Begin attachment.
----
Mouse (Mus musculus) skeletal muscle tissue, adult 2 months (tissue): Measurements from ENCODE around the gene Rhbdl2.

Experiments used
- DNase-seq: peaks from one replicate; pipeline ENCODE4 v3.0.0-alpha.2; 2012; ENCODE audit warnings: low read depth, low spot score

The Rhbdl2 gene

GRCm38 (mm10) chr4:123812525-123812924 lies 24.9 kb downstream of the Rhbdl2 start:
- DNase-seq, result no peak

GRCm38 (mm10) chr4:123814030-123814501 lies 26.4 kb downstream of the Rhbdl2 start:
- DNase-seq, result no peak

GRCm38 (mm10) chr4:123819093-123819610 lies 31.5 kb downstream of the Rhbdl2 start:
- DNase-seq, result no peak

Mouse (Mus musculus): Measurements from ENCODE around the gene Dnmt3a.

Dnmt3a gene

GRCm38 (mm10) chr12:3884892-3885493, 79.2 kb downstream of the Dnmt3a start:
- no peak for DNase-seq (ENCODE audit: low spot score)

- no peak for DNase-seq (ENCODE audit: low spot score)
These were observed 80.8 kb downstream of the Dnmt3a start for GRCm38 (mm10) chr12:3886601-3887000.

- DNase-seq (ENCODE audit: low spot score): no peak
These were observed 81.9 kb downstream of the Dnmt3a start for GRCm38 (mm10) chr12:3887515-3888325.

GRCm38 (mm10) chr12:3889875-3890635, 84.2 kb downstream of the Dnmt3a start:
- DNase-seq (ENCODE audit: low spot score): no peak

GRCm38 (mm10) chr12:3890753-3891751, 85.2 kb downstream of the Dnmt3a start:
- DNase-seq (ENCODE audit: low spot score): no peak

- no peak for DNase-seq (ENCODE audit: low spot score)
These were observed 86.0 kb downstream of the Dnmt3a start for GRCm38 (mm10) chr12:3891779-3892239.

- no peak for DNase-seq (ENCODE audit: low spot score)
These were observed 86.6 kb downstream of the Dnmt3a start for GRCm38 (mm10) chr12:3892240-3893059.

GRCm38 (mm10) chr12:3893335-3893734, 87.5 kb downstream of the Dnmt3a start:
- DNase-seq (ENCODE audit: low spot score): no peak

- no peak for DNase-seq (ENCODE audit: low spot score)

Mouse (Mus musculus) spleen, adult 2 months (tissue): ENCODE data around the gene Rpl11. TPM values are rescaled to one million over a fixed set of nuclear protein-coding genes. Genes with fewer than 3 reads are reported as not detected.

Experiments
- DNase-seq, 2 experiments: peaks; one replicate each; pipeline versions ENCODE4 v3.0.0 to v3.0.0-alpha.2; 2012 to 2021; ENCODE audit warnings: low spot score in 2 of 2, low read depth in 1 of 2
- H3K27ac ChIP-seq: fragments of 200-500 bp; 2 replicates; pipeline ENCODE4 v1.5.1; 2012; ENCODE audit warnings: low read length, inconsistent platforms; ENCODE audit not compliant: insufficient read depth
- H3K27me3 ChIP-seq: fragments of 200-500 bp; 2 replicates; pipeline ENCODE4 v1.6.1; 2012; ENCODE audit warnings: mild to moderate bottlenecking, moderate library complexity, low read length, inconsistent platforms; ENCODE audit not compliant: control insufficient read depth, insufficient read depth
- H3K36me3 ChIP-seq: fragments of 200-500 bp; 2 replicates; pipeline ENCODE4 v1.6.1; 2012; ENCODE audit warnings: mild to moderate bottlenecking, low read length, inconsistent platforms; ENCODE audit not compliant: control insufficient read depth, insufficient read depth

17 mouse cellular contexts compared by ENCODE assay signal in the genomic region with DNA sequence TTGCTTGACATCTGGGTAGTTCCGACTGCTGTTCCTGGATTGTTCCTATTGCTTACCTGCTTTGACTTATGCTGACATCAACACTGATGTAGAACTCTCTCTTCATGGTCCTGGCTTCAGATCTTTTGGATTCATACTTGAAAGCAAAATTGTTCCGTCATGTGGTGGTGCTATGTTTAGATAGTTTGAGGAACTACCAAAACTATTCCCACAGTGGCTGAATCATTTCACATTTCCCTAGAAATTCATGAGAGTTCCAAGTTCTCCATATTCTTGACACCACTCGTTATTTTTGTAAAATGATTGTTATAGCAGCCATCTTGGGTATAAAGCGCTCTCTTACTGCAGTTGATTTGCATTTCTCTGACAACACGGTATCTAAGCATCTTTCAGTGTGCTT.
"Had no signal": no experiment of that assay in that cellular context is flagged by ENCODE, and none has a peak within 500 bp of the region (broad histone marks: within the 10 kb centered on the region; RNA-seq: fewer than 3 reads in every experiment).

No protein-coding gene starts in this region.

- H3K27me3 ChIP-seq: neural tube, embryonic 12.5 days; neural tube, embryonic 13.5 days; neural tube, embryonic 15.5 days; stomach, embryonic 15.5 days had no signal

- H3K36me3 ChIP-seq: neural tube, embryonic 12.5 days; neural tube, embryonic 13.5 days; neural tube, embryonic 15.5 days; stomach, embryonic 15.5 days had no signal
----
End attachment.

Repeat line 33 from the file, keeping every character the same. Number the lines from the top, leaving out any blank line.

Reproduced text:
- H3K27ac ChIP-seq: fragments of 200-500 bp; 2 replicates; pipeline ENCODE4 v1.5.1; 2012; ENCODE audit warnings: low read length, inconsistent platforms; ENCODE audit not compliant: insufficient read depth